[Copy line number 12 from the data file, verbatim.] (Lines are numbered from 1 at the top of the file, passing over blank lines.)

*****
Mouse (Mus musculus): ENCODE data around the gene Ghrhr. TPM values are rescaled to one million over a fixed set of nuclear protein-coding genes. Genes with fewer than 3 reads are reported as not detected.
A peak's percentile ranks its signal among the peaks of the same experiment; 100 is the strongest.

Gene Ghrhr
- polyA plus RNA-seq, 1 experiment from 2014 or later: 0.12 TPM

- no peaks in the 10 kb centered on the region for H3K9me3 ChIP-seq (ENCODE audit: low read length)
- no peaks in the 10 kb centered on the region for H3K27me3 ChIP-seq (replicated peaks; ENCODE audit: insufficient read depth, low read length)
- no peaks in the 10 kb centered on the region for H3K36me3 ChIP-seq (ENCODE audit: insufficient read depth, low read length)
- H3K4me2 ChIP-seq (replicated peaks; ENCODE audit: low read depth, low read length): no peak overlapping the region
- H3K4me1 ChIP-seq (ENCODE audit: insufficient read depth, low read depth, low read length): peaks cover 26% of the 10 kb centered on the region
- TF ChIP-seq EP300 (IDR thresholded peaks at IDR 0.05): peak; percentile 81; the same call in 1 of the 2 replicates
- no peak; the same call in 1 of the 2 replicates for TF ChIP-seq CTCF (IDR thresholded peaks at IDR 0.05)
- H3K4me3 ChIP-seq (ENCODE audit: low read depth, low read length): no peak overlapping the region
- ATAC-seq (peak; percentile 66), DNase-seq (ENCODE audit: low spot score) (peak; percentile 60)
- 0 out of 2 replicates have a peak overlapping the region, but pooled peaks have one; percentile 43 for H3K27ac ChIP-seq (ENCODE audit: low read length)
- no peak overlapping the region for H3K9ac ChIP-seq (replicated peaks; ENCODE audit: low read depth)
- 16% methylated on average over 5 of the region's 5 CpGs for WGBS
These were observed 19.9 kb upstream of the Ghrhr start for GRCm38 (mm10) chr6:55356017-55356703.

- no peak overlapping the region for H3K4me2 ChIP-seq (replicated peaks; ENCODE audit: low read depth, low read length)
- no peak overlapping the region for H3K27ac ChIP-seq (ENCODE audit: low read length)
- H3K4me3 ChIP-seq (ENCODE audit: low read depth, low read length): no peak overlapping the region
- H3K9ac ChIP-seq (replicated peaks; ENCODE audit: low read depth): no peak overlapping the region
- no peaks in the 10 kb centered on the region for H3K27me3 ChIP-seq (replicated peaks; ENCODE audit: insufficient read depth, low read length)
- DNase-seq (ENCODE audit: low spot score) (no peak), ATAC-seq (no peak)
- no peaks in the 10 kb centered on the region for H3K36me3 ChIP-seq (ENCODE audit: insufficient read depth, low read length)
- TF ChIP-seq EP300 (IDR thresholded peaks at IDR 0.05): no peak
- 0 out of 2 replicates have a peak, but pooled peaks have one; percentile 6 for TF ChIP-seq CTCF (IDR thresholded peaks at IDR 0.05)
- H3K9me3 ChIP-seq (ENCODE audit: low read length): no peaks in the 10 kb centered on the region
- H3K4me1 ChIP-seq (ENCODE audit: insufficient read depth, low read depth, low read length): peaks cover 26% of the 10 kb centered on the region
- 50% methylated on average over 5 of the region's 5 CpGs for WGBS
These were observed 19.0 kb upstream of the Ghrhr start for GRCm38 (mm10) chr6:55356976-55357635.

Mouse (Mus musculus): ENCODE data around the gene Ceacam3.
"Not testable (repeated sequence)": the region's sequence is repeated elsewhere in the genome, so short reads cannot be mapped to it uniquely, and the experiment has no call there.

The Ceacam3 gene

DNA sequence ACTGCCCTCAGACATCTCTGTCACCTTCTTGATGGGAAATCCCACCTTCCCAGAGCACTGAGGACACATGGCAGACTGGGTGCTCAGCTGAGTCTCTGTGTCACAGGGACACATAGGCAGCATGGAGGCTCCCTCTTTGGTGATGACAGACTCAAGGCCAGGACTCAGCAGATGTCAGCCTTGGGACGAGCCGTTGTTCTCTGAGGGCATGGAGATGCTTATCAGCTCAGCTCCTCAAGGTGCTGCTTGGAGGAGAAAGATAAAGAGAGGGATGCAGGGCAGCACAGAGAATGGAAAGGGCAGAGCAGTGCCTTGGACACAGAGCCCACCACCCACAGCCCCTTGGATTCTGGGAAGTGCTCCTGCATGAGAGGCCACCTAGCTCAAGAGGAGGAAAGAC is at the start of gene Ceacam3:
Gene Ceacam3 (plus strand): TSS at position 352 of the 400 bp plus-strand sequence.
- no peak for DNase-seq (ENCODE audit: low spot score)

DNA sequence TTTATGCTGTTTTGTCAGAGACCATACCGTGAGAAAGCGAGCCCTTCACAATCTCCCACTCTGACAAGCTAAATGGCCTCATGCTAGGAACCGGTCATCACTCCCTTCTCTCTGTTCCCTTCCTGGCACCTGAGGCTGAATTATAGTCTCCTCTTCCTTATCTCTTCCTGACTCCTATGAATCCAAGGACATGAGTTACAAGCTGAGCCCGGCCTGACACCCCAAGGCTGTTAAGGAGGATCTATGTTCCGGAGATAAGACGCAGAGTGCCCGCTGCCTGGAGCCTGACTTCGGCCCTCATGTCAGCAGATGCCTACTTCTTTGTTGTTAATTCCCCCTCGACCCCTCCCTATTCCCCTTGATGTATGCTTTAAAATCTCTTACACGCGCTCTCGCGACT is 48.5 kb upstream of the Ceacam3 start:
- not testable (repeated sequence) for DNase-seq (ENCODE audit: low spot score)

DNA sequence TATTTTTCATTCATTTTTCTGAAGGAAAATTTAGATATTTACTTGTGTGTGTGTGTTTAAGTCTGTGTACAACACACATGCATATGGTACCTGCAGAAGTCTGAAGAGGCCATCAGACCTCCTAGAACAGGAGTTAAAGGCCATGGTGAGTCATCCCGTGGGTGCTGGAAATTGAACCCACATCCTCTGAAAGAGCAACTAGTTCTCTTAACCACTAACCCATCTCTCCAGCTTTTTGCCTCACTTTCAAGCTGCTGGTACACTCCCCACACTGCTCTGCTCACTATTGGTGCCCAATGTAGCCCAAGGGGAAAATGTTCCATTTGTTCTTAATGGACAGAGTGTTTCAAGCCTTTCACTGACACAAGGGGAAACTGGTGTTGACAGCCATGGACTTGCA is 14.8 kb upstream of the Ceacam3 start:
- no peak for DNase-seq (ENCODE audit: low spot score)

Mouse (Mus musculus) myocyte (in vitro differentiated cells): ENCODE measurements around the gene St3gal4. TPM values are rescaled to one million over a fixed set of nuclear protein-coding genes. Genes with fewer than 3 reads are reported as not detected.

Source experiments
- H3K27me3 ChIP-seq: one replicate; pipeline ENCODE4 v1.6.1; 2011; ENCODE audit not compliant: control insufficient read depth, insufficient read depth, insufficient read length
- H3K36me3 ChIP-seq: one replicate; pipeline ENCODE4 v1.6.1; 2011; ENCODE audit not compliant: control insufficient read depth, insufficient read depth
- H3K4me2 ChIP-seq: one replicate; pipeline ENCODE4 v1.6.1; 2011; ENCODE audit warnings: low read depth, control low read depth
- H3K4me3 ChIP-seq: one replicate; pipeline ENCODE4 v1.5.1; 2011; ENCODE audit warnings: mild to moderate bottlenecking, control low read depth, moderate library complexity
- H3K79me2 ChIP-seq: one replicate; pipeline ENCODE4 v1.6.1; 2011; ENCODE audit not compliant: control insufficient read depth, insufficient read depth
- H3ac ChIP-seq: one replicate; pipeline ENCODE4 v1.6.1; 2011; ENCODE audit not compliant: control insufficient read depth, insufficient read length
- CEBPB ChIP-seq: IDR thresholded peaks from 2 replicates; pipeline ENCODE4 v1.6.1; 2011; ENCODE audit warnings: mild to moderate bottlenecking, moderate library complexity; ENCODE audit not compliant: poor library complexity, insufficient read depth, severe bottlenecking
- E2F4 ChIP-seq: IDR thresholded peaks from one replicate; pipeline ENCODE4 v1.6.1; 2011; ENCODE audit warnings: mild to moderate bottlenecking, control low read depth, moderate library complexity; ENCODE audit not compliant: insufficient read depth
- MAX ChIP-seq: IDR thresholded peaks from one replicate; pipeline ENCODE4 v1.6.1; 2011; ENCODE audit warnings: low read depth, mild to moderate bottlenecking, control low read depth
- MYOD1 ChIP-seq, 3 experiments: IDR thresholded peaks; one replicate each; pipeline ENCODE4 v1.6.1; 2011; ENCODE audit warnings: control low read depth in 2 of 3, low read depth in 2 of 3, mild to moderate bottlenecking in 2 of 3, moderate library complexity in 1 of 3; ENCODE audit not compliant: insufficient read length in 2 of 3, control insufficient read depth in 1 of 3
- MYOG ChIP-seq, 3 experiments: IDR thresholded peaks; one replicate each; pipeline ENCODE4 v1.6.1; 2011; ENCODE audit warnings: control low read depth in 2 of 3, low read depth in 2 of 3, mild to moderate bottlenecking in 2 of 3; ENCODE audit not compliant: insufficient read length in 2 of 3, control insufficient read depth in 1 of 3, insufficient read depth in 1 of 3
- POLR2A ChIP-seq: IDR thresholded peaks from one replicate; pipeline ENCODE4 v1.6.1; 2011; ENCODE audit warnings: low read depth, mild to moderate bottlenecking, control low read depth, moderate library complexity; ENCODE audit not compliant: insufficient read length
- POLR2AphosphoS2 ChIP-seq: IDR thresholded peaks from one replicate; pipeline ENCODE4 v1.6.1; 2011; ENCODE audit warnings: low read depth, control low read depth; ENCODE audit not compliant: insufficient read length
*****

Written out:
- H3K4me3 ChIP-seq (ENCODE audit: low read depth, low read length): no peak overlapping the region